United States Nuclear Regulatory Commission - Protecting People and the Environment

Information Notice No. 86-14, Supplement 2: Overspeed Trips of AFW, HPCI and RCIC Turbines

                                UNITED STATES
                           WASHINGTON, DC  20555

                               August 26, 1991

                                                 HPCI AND RCIC TURBINES


All holders of operating licenses or construction permits for nuclear power 


This information notice supplement is intended to alert addressees to a 
recently identified condition in which turbine-driven pumps may trip on 
overspeed because of the sluggish response of the turbine speed governor 
caused by an accumulation of dirt and grit in the governor's control oil 
system  Recent overspeed trips of turbine-driven pumps have also prompted 
the staff to issue this supplement to reemphasize previously identified 
causes of overspeed trips  It is expected that recipients will review the 
information for applicability to their facilities and consider actions, as 
appropriate, to avoid similar problems  However, suggestions contained in 
this information notice supplement do not constitute NRC requirements; 
therefore, no specific action or written response is required 


On March 10, 1986, the NRC issued Information Notice (IN) 86-14, "PWR 
Auxiliary Feedwater Pump Turbine Control Problems," to alert addressees to 
certain conditions that could cause turbine-driven pumps to trip on 
overspeed  In August 1986, the NRC Office for Analysis and Evaluation of 
Operational Data (AEOD) issued study AEOD/C602, "Operational Experience 
Involving Turbine Overspeed Trips"  On December 17, 1986, the NRC issued 
IN 86-14, Supplement 1, "Overspeed Trips of AFW, HPCI and RCIC Turbines," 
which summarized the results of the AEOD study 

Recent operating experience has shown that overspeed trips of turbine-driven 
pumps continue to occur from the same basic causes identified in the AEOD 
report  A description of recent operating experience and a newly identified 
condition follows

Description of Circumstances:  

On November 13, November 29, and December 6, 1990, during three separate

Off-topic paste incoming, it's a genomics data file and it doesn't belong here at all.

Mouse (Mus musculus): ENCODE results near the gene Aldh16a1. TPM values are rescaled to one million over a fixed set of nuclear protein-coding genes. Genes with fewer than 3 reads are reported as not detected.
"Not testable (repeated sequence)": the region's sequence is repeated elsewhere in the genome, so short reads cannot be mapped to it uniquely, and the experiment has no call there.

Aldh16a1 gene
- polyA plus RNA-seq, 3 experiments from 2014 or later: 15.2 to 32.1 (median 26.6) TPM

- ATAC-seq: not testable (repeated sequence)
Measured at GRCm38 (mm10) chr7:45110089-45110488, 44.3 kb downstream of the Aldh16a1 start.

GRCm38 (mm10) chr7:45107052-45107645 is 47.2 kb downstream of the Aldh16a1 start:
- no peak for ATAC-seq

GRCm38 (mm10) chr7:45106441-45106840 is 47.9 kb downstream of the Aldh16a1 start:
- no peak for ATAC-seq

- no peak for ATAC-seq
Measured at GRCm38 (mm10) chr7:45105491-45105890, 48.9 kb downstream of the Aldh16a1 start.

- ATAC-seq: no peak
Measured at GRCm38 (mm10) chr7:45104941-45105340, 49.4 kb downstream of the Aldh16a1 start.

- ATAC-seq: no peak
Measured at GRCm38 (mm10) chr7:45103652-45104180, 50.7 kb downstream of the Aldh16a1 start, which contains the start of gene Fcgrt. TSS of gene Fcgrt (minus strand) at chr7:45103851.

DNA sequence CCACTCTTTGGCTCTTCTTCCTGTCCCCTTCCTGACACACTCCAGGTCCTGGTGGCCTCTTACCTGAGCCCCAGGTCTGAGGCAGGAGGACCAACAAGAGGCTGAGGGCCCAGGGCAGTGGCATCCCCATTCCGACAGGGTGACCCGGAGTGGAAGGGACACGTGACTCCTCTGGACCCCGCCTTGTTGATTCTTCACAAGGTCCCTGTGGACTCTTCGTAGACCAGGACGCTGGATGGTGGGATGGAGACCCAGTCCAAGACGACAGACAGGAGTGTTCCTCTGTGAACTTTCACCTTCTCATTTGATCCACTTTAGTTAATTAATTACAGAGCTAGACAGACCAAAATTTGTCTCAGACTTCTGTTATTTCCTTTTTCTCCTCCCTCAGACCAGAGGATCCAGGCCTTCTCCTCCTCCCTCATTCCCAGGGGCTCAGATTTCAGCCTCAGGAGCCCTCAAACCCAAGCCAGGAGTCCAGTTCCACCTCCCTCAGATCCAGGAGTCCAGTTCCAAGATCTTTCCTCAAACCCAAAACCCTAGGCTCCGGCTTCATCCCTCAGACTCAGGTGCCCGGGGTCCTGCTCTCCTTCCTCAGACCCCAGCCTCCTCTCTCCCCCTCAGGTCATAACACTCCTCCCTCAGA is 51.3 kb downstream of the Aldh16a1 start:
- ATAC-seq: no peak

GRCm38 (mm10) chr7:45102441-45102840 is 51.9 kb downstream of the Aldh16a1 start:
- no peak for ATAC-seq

operational tests of the turbine-driven auxiliary feedwater (AFW) pump at 
Arkansas Nuclear One (ANO), Unit 2, the turbine tripped on overspeed during 


                                                  IN 86-14, Supplement 2
                                                  August 26, 1991
                                                  Page 2 of 5

initial acceleration  After each of the three overspeed trips, the licensee 
manually reset and successfully started the turbine several times  After 
the third overspeed trip, the licensee determined that fouling of components 
in the control oil system had caused the governor's response to be too slow 
to control the turbine's initial acceleration  Subsequent turbine starts 
were successful because the governor's components had been sufficiently 
exercised and loosened to permit faster response  

On June 18, 1990, during fast start surveillance testing at the LaSalle 
County Nuclear Station, Unit 1, the reactor core isolation cooling (RCIC) 
turbine tripped on overspeed and the licensee declared the system 
inoperable  The licensee determined that contaminated oil had fouled the 
components of the governor, slowing the governor's response and causing the 
turbine to trip on overspeed

In October 1990, the licensee at the Millstone Nuclear Power Station, Unit 
3, declared the turbine-driven AFW pump inoperable when the turbine tripped 
repeatedly on overspeed during testing  The licensee noted that, before 
each test start, the turbine was rolling because of steam leaking past the 
steam admission valves  The licensee determined that the turbine rolling 
caused oil to be admitted into the governor's speed setting cylinder which 
resulted in the overspeed trips 


ANO-2 has one AFW pump powered by a motor and one powered by a steam 
turbine  Upon initiation of a start signal to the turbine-driven pump, a 
bypass valve around the normally closed isolation valve in the steam supply 
line to the turbine opens and the turbine accelerates to a minimum idle 
speed  Following a preset time delay, the isolation valve opens and the 
turbine governor valve positions to allow the turbine to accelerate to rated 
speed  The governor valve is positioned by an electronic governor type-R 
(EG-R) hydraulic actuator in conjunction with a remote servo valve  The 
EG-R actuator converts the electrical speed demand signal to a hydraulic 
signal which is then sent to the servo to adjust the governor valve's 
position  The hydraulic medium for the governor control system is filtered 
oil taken from the turbine lube oil system

After the December 6, 1990, overspeed trip, the licensee for ANO-2 brought a 
field representative of the Woodward Governor Company onsite to help 
determine the cause of the recurring overspeed trips  Upon examination, the 
control oil was found to be contaminated with dirt and grit  A thick 
gelatinous coating of dirt and hardened oil was observed on some governor